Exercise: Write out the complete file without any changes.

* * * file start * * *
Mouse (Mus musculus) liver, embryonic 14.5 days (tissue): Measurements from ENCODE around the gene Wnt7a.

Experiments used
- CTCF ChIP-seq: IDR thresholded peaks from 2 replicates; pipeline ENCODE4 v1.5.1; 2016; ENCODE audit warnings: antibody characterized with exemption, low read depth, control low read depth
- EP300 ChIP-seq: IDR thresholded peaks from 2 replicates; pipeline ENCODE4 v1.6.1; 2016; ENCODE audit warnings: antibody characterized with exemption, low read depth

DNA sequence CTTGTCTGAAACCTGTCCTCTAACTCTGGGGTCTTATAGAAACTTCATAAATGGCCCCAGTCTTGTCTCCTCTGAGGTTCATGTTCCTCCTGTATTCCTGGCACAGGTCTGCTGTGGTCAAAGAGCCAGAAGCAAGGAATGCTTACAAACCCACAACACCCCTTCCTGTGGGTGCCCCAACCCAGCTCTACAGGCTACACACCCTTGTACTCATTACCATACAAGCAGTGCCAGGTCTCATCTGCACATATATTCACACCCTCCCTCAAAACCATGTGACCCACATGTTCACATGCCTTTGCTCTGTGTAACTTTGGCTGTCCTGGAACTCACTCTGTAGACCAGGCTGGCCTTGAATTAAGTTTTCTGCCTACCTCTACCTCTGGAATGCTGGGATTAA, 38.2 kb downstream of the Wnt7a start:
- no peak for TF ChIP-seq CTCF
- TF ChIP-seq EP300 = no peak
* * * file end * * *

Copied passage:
Mouse (Mus musculus) liver, embryonic 14.5 days (tissue): Measurements from ENCODE around the gene Wnt7a.

Experiments used
- CTCF ChIP-seq: IDR thresholded peaks from 2 replicates; pipeline ENCODE4 v1.5.1; 2016; ENCODE audit warnings: antibody characterized with exemption, low read depth, control low read depth
- EP300 ChIP-seq: IDR thresholded peaks from 2 replicates; pipeline ENCODE4 v1.6.1; 2016; ENCODE audit warnings: antibody characterized with exemption, low read depth

DNA sequence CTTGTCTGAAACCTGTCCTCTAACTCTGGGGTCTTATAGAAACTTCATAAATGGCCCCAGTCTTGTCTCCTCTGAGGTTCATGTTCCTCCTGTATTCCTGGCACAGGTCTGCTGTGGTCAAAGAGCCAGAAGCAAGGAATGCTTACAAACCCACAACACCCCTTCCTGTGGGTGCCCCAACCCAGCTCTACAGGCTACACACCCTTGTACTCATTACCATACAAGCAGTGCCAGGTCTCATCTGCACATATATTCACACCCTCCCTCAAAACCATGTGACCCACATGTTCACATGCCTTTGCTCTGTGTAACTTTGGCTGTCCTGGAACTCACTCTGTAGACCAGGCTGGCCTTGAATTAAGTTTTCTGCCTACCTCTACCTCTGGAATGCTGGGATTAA, 38.2 kb downstream of the Wnt7a start:
- no peak for TF ChIP-seq CTCF
- TF ChIP-seq EP300 = no peak